Developing Talent to Achieve Treasury Transformation

  • By AFP Staff
  • Published: 3/25/2024
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While treasury transformation projects are usually designed to improve operational efficiency, with a heavy reliance on technology to achieve the objectives, it is critical to manage and develop the treasury team.

The 2023 AFP Treasury Benchmarking Survey on Treasury Transformation, conducted in the Asia-Pacific (APAC) and Middle East and Africa (MEA) regions, found that a majority of companies will look to some form of skills acquisition to get the treasury team ready to meet the needs of a transformation project.

Looking for insights on treasury transformation in the Middle East and Africa? Read the whitepaper “Treasury Transformation: Insights from the Middle East and Africa (MEA),” underwritten by Standard Chartered.

Looking for insights on treasury transformation in the Asia-Pacific? Read the whitepaper “Treasury Transformation: Insights from Asia-Pacific (APAC),” underwritten by Standard Chartered.

The treasury team will need to understand how any new technology operates. New workflows are often required; these will need to be mapped in a way that reflects the company structure before being set up in the technology.

The team also needs to understand the technology’s output so that its analysis can be acted upon in an appropriate manner. For example, the team will want to understand the accuracy of a new cash forecasting system. If the project does include new technology or processes, the treasurer and HR will want to identify the people who will use the new system and develop training to support them.

The following points need to be addressed when upskilling talent, especially with respect to the use of new or upgraded technology:

  • Input data quality. The same proviso with any technology solution applies — a system’s output is only as good as the quality of the data input. Team members need training to understand how the technology works and what is required from a data entry and data quality standpoint.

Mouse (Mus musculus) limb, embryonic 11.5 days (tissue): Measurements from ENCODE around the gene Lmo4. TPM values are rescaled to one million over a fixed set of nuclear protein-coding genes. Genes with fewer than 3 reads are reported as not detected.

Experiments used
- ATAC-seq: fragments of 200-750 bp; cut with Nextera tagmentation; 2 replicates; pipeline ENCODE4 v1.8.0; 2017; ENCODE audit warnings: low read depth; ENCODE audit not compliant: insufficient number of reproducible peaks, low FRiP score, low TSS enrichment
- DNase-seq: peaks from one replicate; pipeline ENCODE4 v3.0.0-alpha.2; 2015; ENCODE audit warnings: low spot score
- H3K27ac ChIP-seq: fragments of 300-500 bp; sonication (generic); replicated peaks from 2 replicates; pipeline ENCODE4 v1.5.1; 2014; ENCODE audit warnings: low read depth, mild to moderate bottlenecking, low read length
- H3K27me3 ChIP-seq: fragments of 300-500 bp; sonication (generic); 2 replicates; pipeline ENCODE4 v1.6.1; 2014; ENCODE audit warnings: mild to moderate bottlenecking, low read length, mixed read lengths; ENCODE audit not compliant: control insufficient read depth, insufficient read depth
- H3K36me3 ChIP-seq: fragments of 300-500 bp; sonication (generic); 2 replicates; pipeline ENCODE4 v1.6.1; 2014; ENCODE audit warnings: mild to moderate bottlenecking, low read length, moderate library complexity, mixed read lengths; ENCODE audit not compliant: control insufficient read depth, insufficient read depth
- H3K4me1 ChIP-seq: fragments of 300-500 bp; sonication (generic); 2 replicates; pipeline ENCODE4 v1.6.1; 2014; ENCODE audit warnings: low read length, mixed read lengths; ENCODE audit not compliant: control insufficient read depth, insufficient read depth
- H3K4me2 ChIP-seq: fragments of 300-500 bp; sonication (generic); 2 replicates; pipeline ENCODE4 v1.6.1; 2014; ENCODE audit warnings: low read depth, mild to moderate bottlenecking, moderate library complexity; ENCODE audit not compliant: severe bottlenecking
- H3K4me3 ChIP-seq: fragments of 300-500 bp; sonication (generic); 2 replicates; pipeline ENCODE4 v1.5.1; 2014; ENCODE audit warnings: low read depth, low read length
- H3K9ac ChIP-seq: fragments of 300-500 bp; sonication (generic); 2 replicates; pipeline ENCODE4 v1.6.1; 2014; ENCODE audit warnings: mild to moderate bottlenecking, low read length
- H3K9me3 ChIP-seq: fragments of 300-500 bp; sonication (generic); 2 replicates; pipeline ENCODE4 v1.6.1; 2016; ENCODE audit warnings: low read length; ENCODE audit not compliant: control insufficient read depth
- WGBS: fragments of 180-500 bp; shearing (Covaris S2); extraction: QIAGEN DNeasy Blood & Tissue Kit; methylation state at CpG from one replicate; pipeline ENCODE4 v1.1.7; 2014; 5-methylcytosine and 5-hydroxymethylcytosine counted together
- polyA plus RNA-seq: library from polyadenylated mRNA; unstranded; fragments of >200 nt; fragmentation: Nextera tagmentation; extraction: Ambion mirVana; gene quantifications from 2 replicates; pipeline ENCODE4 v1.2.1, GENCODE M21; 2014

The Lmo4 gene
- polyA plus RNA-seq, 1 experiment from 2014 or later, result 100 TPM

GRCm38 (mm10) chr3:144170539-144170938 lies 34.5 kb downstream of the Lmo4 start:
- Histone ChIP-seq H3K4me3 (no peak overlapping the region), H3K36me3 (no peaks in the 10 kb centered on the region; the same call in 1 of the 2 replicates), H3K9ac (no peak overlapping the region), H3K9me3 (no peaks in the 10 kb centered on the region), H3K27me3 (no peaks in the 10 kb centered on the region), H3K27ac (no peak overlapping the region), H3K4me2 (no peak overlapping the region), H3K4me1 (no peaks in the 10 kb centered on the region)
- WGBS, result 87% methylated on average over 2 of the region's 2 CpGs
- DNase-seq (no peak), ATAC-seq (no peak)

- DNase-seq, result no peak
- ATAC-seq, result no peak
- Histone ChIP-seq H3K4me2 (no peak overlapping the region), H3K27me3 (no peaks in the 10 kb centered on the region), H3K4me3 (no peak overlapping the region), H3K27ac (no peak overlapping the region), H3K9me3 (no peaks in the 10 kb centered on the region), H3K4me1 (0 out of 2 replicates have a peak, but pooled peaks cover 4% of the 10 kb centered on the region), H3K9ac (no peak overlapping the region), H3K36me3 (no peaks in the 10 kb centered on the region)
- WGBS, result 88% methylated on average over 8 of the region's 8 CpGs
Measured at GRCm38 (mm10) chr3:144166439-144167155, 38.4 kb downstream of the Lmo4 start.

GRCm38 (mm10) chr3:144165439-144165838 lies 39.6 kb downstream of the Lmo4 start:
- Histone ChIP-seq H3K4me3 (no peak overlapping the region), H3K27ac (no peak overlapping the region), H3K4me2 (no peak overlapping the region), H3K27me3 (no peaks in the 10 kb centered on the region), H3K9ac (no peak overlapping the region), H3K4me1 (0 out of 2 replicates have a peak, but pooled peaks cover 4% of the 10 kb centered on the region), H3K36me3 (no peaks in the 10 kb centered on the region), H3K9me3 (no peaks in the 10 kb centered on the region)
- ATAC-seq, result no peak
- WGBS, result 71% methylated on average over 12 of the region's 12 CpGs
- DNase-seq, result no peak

• How the technology uses the data. If the system doesn’t reflect the underlying business and cash flows, then the output won’t either. Any flaws in data analysis may result in the company managing the wrong exposures. Treasurers need to understand how the technology manipulates data and should always conduct a variance analysis on any unexpected outcomes to make sure the system is working as expected. 
  • Future personnel plans. As one practitioner commented, “The treasurer and HR need to develop a long-term plan to improve the skills of their employees to make sure they maximize the benefits of the project. Existing team members may have the opportunity to become more strategic decision-makers (e.g., when hedging or investing short-term cash), but they need the skills and training to be able to do so. A balance is needed between investing in systems and investing in talent.”

The treasurer and HR will also need to spend some time discussing the project with colleagues who will be concerned about potential job replacement and other personal issues; AFP’s survey suggests that at least three-quarters of staff will be at least “somewhat concerned” about the impact of the project on them, with a small minority of them “significantly concerned.”

Talent development comes down to a mindset of being open to change as a company, a department and individual team members. Executive leadership and the treasurer will need to set an example and provide support to team members to acquire new skills and gain experience.

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